Lebanese-food fans on a budget have a new reason to get excited. Tarik Fallous, owner of Au Za’atar, recently opened Souk & Sandwich (117 Avenue of the Americas; 212-625-3982) in the West Village, offering an authentic taste of Middle Eastern cuisine at a price that’s easy on the wallet.
There is some cross-over between the new menu and that of Fallous’s original eatery, but the owner emphasizes that Souk & Sandwich has its own emphasis — the small spot offers a selection of traditional sandwiches for lunch. “This is totally separate from Au Za’atar,” says Fallous. “The feel is different, the food is different, some of the spices and herbs are the same, but we’re making different things in this place. Between the size of the place and the menu, the items are not exactly the same. We’re using all fresh ingredients. We try for consistency all the time, but we’re not trying to duplicate.”
There are about fifteen sandwiches to choose from, each of which rings in at less than $10. About a half-dozen are vegetarian, with options like grilled marinated eggplant ($8), cauliflower (made from the recipe used at Au Za’atar), and a french fry sandwich ($6) with coleslaw, garlic toum (basically Fallous’s rendition of a garlic aioli), ketchup, and pickles. Each item is marinated and prepared separately, then rolled together into a crepe-like wrap — there are no substitutions. “Eggplant and cauliflower, everyone loves,” says Fallous. “It’s more flavorful, even for people not so crazy about eggplant.”
A couple chicken options are available, including the fragrant djaj ($8), chicken breast marinated in cinnamon and other bold spices, combined with pickles, fries, and garlic toum. Fallous also offers a lamb kebab scented with cumin and coriander finished with parsley, onion, and tahini ($9). And he does a kafta kebab ($8.50), char-grilled beef with onions, parsley, herbs, grilled tomatoes, and tahini.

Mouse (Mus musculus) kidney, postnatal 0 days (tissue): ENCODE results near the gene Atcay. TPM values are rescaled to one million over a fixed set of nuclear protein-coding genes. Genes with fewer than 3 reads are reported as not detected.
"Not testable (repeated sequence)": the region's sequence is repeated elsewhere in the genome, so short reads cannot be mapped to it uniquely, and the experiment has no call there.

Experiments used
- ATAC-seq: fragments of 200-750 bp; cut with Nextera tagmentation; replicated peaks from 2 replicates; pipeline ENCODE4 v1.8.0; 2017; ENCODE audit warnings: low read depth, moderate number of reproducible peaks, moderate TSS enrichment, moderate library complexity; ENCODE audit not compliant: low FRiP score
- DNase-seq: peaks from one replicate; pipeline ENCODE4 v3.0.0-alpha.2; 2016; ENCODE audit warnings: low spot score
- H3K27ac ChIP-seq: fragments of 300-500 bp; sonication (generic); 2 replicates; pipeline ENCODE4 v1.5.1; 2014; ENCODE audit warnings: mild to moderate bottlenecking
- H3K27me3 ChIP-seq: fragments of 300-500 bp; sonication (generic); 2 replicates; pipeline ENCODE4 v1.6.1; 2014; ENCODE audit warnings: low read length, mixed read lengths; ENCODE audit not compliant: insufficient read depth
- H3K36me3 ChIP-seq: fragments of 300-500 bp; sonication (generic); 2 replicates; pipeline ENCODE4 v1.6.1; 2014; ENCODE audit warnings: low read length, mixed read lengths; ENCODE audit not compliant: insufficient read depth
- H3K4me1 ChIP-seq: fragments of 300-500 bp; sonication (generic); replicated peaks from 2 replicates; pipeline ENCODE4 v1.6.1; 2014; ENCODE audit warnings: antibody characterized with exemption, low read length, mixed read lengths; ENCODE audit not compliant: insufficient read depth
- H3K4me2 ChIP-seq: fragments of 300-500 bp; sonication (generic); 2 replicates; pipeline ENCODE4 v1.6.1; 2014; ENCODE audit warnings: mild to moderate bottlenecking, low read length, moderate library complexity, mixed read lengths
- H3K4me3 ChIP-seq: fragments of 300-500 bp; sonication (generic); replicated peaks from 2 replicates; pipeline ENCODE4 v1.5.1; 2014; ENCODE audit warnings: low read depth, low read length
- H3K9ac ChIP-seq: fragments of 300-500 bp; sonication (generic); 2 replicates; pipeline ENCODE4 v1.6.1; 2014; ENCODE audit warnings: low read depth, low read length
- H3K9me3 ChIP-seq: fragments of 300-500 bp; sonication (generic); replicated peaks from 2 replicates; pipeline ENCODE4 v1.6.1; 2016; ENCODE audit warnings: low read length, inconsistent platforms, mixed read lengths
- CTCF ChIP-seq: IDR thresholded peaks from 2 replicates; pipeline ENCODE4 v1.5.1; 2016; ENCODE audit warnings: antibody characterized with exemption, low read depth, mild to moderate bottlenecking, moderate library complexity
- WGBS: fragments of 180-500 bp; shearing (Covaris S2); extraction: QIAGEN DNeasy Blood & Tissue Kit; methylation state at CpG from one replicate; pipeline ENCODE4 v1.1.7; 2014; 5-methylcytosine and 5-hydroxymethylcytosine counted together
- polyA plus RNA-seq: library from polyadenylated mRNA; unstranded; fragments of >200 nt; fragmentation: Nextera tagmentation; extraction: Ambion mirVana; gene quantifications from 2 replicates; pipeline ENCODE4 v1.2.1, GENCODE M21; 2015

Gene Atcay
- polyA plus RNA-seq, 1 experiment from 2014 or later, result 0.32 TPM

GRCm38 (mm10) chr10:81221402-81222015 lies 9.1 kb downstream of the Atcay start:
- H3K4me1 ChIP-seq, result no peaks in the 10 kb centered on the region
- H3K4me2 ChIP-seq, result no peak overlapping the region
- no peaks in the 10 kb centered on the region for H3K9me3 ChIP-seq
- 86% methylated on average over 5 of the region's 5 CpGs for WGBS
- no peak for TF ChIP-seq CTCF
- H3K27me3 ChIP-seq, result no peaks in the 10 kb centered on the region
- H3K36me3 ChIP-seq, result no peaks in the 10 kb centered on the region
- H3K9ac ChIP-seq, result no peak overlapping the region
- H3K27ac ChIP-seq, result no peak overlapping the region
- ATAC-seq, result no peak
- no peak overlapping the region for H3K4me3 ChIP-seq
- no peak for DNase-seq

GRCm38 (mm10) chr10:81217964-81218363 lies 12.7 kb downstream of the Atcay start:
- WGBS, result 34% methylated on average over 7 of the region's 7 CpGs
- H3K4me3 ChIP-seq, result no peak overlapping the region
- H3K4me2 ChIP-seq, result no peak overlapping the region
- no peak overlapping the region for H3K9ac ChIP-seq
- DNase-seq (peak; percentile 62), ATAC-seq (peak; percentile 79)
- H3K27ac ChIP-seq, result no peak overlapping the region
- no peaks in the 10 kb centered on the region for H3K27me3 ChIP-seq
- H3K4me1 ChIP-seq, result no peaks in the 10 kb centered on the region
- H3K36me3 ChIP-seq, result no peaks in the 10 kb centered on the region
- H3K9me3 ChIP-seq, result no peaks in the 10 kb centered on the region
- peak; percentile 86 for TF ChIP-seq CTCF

Rarer, more interesting meats are also on the menu. Try the sojuk ($8), an aromatic homemade sausage spiced with cumin, sumac, red pepper, and garlic. It’s rolled up with garlic toum, pickles, and tomato. The asbi ($9.25) combines sautéed spiced veal liver, onion, and pickles. And the tongue sandwich ($9.25) takes the organ then mixes it with pickles and garlic toum.
Some sides and mezze round out the menu ($4 to $8). The hummus, spicy hummus, and baba ghanoush are all topped with high-quality Mediterranean olive oil. There’s a new dip made from spicy sweet red peppers, pomegranate molasses, and diced nuts. Phoenician fries (the same ones used in the fries sandwich) are hand-cut, double-fried, then dusted with sumac and parsley; housemade aioli is served on the side. Tabbouli, heavy on the parsley and herbs, is prepped as it’s ordered.
Souk features just a couple stools and a compact ledge near the register; you’d be better off grabbing a spot on one of the benches out front or heading to one of the nearby parks.
When Fallous decided to get into the restaurant industry, he was actually hoping to jump in with a concept similar to Souk & Sandwich; however, he stumbled upon the space for a sit-down restaurant first. He opened Au Za’atar just over a year ago, and wasn’t planning on opening another concept. But then he ran into the modest address in the West Village, perfect for a takeaway operation. With some media companies, numerous office buildings, and an up-and-coming neighborhood nearby, Fallous saw an opportunity. “A lot of customers who come to Au Za’atar live or work in the West Village,” he says. “It’s one of the neighborhoods customers asked us to come to. It’s one of the neighborhoods that asked for this kind of cuisine. There was sort of a need for something different than a generic deli — something more flavorful.”
In the not-too-distant future, Fallous plans to roll out dinner with some hearty stews (think lamb and okra, vegetarian string bean, and mint yogurt stew with lamb) and a couple of good burgers. Those items will be available until around 11 p.m., then he’ll revert to the sandwich selection, probably until 5 a.m. Delivery is also slated to debut in the coming weeks.
This article from the Village Voice Archive was posted on March 30, 2015